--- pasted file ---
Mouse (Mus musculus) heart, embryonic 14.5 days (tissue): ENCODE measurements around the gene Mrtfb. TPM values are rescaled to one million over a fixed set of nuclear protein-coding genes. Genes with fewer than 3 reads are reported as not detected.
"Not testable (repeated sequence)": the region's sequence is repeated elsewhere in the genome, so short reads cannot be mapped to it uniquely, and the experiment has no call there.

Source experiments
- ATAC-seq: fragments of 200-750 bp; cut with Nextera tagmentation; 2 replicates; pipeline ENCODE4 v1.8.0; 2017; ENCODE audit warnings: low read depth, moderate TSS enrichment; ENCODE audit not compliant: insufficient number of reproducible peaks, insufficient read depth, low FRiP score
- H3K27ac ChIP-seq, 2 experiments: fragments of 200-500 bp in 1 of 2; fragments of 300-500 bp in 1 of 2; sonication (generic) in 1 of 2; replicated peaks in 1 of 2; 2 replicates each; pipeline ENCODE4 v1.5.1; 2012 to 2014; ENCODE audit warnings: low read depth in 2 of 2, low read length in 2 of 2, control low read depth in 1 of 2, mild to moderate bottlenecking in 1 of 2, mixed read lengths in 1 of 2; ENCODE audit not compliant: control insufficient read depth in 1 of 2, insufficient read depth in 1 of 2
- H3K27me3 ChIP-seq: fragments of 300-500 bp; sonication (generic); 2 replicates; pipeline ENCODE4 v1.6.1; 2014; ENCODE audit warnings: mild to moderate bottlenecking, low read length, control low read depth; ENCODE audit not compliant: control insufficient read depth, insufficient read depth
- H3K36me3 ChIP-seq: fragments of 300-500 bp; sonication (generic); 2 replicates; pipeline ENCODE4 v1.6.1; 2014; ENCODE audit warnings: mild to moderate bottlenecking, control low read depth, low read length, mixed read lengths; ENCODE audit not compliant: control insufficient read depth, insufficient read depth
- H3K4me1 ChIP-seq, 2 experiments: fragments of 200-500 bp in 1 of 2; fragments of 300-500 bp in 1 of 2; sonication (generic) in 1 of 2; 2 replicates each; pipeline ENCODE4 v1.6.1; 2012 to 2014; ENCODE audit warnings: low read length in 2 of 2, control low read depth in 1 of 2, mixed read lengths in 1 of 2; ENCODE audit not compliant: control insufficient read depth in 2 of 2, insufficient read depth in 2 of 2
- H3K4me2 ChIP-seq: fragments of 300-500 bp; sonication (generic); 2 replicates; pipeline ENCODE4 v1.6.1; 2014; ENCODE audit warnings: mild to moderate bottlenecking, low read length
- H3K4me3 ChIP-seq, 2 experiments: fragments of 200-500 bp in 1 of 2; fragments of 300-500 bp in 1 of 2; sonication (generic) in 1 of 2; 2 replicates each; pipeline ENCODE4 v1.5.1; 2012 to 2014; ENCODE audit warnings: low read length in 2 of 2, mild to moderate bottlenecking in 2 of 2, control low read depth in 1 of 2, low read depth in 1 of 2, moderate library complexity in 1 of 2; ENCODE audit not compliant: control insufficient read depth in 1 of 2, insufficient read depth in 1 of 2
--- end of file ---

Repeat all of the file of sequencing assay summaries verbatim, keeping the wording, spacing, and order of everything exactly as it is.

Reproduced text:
Mouse (Mus musculus) heart, embryonic 14.5 days (tissue): ENCODE measurements around the gene Mrtfb. TPM values are rescaled to one million over a fixed set of nuclear protein-coding genes. Genes with fewer than 3 reads are reported as not detected.
"Not testable (repeated sequence)": the region's sequence is repeated elsewhere in the genome, so short reads cannot be mapped to it uniquely, and the experiment has no call there.

Source experiments
- ATAC-seq: fragments of 200-750 bp; cut with Nextera tagmentation; 2 replicates; pipeline ENCODE4 v1.8.0; 2017; ENCODE audit warnings: low read depth, moderate TSS enrichment; ENCODE audit not compliant: insufficient number of reproducible peaks, insufficient read depth, low FRiP score
- H3K27ac ChIP-seq, 2 experiments: fragments of 200-500 bp in 1 of 2; fragments of 300-500 bp in 1 of 2; sonication (generic) in 1 of 2; replicated peaks in 1 of 2; 2 replicates each; pipeline ENCODE4 v1.5.1; 2012 to 2014; ENCODE audit warnings: low read depth in 2 of 2, low read length in 2 of 2, control low read depth in 1 of 2, mild to moderate bottlenecking in 1 of 2, mixed read lengths in 1 of 2; ENCODE audit not compliant: control insufficient read depth in 1 of 2, insufficient read depth in 1 of 2
- H3K27me3 ChIP-seq: fragments of 300-500 bp; sonication (generic); 2 replicates; pipeline ENCODE4 v1.6.1; 2014; ENCODE audit warnings: mild to moderate bottlenecking, low read length, control low read depth; ENCODE audit not compliant: control insufficient read depth, insufficient read depth
- H3K36me3 ChIP-seq: fragments of 300-500 bp; sonication (generic); 2 replicates; pipeline ENCODE4 v1.6.1; 2014; ENCODE audit warnings: mild to moderate bottlenecking, control low read depth, low read length, mixed read lengths; ENCODE audit not compliant: control insufficient read depth, insufficient read depth
- H3K4me1 ChIP-seq, 2 experiments: fragments of 200-500 bp in 1 of 2; fragments of 300-500 bp in 1 of 2; sonication (generic) in 1 of 2; 2 replicates each; pipeline ENCODE4 v1.6.1; 2012 to 2014; ENCODE audit warnings: low read length in 2 of 2, control low read depth in 1 of 2, mixed read lengths in 1 of 2; ENCODE audit not compliant: control insufficient read depth in 2 of 2, insufficient read depth in 2 of 2
- H3K4me2 ChIP-seq: fragments of 300-500 bp; sonication (generic); 2 replicates; pipeline ENCODE4 v1.6.1; 2014; ENCODE audit warnings: mild to moderate bottlenecking, low read length
- H3K4me3 ChIP-seq, 2 experiments: fragments of 200-500 bp in 1 of 2; fragments of 300-500 bp in 1 of 2; sonication (generic) in 1 of 2; 2 replicates each; pipeline ENCODE4 v1.5.1; 2012 to 2014; ENCODE audit warnings: low read length in 2 of 2, mild to moderate bottlenecking in 2 of 2, control low read depth in 1 of 2, low read depth in 1 of 2, moderate library complexity in 1 of 2; ENCODE audit not compliant: control insufficient read depth in 1 of 2, insufficient read depth in 1 of 2